The Legend of Rachel Petersen
by J.T. Baroni
Product Description (from Amazon.com):
Did his book raise the dead? Outraged when The Post Gazette overlooks him for a promotion, thirty-nine year old sports writer, Christian Kane quits and moves to the country to write fiction. Inspiration flows from a grave he stumbles upon in the woods. He compiles The Legend of Rachel Petersen, a fascinating story revolving around the dead twelve year old girl lying beneath the weathered tombstone. His book becomes a Best Seller; then Hollywood makes it in to a blockbuster movie. Kane becomes rich and famous, but only to have Rachel rise from the grave to seek revenge on him for slandering her name!
When J.T. Baroni asked me to read his book, The Legend of Rachel Petersen, I said yes because I love reading dark fiction in the autumn, and The Legend of Rachel Petersen was a perfect choice.
At first, this book is the story of Christian Kane, a sports journalist who is perceived as being obsolete because of his lack of tech-savvy. He doesn’t own his own computer, and carries a cell phone only because it’s required by his boss. At first, his wife, Shelby, comes across as a bit of a bimbo. The reality is that – tech knowledge aside – neither is true. The Kanes move to the woods and Christian decides to try writing fiction.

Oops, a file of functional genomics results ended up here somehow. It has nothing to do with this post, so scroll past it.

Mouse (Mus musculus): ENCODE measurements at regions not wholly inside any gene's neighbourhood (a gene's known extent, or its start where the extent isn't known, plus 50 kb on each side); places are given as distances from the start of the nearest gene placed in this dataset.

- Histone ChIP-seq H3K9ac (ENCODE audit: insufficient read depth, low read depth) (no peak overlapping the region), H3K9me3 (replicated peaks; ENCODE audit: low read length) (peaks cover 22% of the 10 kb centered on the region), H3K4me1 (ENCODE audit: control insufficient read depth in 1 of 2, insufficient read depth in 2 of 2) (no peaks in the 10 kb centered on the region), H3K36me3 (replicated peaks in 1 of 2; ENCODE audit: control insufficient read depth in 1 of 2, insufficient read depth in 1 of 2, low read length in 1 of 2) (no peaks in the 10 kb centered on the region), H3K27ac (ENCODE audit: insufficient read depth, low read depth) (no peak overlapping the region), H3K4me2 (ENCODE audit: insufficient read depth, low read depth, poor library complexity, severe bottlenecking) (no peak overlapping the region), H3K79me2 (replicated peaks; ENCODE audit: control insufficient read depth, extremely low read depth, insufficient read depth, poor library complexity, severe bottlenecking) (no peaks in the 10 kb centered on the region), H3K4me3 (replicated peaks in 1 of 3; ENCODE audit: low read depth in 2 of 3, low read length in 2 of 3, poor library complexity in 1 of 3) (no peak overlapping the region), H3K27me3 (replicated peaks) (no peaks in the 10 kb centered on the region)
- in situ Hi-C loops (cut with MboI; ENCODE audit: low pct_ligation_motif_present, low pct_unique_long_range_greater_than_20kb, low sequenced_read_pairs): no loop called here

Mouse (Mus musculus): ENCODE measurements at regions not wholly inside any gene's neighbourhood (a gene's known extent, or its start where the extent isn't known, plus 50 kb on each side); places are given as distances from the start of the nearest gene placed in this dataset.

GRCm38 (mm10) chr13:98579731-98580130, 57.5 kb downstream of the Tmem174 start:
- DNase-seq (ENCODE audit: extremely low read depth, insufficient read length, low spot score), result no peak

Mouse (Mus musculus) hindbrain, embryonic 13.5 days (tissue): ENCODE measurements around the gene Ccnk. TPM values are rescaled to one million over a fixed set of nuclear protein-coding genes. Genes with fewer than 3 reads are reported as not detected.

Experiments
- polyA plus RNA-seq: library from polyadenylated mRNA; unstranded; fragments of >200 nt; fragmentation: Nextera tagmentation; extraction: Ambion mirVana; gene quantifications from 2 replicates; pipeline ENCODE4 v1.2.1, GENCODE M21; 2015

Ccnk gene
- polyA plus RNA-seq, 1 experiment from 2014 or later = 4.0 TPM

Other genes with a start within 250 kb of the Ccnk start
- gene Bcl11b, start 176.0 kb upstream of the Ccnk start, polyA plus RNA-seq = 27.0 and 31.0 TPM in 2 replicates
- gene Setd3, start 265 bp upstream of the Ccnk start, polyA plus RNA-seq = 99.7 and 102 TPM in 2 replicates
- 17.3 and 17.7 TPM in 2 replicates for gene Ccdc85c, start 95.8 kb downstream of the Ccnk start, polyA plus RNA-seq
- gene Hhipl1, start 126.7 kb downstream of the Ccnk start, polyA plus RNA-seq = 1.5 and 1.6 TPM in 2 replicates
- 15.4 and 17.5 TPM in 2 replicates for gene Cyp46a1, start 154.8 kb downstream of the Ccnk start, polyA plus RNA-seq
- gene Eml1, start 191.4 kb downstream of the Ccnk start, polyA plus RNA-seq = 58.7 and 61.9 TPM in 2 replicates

Anyone who has ever tried to come up with a fresh take on vampires knows that doing so is incredibly difficult. Christian is no exception, and it’s because of Shelby’s insightful comments that he scraps his formulaic story. On a walk through the woods, he stumbles across the grave of a little girl, and that becomes his inspiration.
At that point what could have been an ordinary ghost story becomes the literary equivalent of nesting dolls, with stories, within stories, within stories. There’s Kane’s own novel about the story of this long-dead child’s grave being discovered by two young boys tracking a deer; then there’s the boys’ story of discovering dead girl’s – the eponymous Rachel’s – identity and the truth of her life and death, and then there’s the dual story told to them, and seen by us, that explains why she was buried in the middle of the woods.
It could be a cheesy set-up, but Baroni never lets us forget which level of the tale we’re in, and his writing voice does a good job at changing to reflect each strata of story.
Also deftly handled is the twist at the end of the novel, which surprised me even though I’d been warned that a twist was coming.
The Legend of Rachel Petersen is J.T. Baroni’s debut novel. I look forward to his next work, because this tale was gripping and ghostly in just the right proportions.
Goes well with venison stew and apple cider.